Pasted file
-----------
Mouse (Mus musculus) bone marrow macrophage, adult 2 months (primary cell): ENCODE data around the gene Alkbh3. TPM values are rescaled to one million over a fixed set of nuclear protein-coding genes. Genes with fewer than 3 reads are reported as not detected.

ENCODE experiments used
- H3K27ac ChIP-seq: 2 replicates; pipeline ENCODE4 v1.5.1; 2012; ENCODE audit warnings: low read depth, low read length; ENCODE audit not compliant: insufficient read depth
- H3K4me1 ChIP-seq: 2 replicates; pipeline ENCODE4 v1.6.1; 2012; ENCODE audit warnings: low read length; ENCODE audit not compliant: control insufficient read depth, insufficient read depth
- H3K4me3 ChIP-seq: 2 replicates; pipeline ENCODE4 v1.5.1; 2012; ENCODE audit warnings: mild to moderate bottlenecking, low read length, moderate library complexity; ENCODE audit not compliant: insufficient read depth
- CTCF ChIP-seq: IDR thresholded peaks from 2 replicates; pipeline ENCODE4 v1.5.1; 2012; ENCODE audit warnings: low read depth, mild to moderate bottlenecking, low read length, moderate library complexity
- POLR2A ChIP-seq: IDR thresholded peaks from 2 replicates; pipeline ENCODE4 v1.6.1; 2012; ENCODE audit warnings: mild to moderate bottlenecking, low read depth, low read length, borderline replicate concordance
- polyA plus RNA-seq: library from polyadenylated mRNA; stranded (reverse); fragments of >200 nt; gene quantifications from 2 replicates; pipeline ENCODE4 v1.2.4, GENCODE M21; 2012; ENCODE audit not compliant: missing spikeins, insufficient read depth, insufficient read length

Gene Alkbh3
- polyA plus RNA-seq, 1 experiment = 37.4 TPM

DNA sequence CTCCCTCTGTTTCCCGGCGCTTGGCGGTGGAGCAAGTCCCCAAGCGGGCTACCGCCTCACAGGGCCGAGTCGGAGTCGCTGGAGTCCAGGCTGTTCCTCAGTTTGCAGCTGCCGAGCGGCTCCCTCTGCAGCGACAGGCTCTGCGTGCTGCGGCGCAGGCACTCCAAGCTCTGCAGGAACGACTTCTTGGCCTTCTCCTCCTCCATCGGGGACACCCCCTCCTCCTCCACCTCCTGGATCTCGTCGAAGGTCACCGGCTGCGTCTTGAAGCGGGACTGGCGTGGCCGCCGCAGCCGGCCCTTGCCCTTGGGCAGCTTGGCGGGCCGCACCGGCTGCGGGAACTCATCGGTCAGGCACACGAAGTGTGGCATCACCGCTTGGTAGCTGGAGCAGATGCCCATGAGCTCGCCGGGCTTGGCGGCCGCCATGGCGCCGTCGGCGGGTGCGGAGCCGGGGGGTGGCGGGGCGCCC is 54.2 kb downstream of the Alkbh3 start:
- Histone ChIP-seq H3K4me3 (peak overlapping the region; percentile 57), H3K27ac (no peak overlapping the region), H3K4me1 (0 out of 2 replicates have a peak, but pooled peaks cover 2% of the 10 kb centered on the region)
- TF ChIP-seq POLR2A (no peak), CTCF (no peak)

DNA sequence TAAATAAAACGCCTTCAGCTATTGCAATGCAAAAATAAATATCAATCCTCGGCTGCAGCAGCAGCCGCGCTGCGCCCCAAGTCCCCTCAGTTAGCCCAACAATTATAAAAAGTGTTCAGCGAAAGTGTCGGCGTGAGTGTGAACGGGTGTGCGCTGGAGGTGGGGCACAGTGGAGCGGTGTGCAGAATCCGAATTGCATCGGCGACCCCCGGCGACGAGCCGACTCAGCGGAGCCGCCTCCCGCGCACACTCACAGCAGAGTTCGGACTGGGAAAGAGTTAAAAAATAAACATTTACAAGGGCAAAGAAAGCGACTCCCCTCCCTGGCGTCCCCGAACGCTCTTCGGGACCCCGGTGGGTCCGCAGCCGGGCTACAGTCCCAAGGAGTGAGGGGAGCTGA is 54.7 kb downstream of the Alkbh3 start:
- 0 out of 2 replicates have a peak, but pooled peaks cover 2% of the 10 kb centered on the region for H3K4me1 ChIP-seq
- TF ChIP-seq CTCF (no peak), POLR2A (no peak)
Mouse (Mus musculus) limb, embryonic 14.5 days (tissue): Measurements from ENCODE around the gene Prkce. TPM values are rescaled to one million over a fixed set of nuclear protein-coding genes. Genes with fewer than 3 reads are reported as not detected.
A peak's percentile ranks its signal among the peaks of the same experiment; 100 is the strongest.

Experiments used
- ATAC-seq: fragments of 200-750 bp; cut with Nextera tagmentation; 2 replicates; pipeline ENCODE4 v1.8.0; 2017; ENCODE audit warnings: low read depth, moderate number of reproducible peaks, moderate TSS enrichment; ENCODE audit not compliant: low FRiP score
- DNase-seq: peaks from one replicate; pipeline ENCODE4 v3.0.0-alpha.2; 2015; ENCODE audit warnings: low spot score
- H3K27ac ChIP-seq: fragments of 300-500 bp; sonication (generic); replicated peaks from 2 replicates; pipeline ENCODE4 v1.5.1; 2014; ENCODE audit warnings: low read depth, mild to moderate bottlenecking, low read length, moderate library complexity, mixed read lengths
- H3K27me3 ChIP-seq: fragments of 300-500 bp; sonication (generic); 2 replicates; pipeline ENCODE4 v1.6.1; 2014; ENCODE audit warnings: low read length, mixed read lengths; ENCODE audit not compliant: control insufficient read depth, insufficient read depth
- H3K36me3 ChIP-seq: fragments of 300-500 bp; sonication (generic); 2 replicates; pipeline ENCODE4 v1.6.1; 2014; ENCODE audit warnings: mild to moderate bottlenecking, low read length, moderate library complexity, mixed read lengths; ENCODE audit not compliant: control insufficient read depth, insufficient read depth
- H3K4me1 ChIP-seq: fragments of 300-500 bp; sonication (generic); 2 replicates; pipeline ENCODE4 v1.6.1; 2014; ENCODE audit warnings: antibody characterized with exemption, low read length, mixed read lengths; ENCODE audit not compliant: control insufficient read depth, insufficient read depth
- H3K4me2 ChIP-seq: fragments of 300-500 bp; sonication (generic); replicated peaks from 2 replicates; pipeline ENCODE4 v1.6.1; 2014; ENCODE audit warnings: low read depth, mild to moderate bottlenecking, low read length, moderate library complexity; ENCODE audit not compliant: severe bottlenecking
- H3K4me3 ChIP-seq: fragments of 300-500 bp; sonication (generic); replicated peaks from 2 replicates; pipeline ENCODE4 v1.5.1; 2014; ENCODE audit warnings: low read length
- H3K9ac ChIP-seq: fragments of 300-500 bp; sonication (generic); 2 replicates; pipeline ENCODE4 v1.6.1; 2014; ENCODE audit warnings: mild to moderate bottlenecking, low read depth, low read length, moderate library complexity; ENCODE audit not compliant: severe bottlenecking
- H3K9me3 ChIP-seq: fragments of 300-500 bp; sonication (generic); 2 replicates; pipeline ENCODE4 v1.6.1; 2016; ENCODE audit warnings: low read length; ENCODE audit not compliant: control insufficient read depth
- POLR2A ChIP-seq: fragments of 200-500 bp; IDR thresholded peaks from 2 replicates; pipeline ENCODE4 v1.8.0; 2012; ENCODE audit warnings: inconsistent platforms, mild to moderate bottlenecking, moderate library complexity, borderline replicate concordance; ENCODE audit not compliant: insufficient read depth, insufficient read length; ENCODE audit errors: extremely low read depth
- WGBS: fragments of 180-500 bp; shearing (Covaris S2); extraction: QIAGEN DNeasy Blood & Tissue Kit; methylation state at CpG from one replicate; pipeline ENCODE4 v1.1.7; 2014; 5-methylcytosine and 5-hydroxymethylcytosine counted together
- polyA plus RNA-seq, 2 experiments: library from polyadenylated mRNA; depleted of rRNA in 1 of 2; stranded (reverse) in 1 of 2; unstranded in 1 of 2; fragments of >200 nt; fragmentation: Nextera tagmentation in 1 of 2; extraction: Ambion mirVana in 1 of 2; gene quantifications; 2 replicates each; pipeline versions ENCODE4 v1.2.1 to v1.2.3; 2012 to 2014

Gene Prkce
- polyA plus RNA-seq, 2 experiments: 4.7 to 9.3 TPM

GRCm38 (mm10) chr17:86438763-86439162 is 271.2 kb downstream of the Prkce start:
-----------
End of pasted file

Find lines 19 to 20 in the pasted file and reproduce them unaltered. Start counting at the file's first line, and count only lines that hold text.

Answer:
Experiments used
- ATAC-seq: fragments of 200-750 bp; cut with Nextera tagmentation; 2 replicates; pipeline ENCODE4 v1.8.0; 2017; ENCODE audit warnings: low read depth, moderate number of reproducible peaks, moderate TSS enrichment; ENCODE audit not compliant: low FRiP score